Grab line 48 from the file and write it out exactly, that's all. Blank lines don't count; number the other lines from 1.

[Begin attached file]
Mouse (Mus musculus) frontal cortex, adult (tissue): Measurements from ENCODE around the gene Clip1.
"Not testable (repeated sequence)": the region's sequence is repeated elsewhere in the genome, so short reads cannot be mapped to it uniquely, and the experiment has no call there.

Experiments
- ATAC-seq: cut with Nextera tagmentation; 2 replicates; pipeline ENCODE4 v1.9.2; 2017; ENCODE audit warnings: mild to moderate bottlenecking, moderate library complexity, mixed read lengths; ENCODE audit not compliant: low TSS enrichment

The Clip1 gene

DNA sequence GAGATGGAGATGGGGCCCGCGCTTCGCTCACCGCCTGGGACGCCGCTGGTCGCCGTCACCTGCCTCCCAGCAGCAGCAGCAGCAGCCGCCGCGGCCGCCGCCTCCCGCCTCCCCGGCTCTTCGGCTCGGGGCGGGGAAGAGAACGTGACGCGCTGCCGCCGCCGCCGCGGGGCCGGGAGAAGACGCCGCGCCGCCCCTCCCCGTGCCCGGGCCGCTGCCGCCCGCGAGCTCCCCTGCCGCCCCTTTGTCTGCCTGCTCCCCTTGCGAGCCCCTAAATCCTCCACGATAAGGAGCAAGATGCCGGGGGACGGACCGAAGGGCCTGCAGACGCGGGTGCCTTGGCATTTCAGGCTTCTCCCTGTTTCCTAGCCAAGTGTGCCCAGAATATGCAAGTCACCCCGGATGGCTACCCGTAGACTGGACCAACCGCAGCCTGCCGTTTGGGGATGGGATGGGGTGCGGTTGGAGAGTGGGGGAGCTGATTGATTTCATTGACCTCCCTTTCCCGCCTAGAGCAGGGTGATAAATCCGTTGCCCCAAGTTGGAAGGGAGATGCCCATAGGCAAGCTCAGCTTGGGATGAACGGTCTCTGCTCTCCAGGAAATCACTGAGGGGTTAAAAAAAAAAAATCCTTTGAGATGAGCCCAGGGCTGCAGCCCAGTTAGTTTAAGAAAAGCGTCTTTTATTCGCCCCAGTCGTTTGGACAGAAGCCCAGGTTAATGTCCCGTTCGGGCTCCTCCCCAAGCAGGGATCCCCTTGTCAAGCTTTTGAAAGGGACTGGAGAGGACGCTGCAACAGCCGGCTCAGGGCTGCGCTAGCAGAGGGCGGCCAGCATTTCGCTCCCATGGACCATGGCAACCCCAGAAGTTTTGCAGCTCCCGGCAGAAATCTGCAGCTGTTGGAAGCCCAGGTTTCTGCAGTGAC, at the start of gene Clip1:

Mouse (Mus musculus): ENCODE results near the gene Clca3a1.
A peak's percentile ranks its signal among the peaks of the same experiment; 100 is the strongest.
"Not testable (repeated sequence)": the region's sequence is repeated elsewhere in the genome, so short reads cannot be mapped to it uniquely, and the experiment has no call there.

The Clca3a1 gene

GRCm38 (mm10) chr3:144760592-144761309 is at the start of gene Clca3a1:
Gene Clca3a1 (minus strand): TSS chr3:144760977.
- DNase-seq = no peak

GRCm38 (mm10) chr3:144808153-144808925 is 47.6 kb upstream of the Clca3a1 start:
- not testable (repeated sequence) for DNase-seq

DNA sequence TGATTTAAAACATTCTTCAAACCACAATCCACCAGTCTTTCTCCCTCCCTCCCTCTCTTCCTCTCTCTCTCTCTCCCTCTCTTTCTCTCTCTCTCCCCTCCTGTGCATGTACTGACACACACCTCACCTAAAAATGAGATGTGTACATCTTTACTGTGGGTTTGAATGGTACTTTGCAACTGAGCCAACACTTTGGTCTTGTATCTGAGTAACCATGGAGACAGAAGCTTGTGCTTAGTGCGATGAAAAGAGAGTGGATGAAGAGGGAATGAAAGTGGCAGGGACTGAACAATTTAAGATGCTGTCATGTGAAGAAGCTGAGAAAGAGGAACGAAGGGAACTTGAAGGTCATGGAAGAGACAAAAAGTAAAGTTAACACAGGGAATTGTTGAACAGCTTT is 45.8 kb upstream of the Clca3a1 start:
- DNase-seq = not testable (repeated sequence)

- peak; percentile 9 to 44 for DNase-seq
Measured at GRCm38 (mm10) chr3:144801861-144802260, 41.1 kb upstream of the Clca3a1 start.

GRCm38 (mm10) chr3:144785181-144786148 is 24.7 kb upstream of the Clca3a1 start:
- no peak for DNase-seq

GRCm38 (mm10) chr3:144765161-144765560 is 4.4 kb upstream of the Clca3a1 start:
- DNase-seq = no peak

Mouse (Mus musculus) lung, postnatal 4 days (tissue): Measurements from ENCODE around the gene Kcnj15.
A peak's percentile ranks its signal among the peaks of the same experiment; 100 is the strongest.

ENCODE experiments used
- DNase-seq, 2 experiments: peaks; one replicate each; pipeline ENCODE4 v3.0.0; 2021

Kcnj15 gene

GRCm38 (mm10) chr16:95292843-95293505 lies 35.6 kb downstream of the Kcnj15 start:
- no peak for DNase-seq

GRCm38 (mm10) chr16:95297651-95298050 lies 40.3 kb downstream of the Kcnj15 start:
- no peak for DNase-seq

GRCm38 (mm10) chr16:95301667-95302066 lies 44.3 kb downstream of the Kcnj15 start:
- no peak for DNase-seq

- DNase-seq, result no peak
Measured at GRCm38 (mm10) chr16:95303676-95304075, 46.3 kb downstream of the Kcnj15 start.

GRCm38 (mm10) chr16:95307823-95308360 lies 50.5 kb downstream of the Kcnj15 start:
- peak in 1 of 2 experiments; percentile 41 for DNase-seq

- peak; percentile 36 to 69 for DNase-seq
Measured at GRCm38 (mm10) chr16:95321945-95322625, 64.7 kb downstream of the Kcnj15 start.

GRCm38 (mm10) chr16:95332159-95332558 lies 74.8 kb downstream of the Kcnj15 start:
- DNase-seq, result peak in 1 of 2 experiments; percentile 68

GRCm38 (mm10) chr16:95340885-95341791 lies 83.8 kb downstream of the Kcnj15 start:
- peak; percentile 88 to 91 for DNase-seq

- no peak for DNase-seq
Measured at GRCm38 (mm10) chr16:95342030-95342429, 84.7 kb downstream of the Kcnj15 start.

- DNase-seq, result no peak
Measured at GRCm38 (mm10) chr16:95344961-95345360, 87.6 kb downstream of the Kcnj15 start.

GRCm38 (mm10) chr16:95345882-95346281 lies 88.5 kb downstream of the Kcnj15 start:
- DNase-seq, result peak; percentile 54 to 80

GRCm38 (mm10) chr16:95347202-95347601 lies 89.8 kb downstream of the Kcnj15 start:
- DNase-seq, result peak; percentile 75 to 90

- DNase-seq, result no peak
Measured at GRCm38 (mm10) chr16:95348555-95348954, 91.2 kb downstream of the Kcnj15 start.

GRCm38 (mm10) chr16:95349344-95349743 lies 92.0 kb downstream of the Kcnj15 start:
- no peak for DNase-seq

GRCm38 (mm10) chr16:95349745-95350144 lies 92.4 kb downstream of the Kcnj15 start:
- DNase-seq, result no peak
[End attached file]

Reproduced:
Measured at GRCm38 (mm10) chr16:95344961-95345360, 87.6 kb downstream of the Kcnj15 start.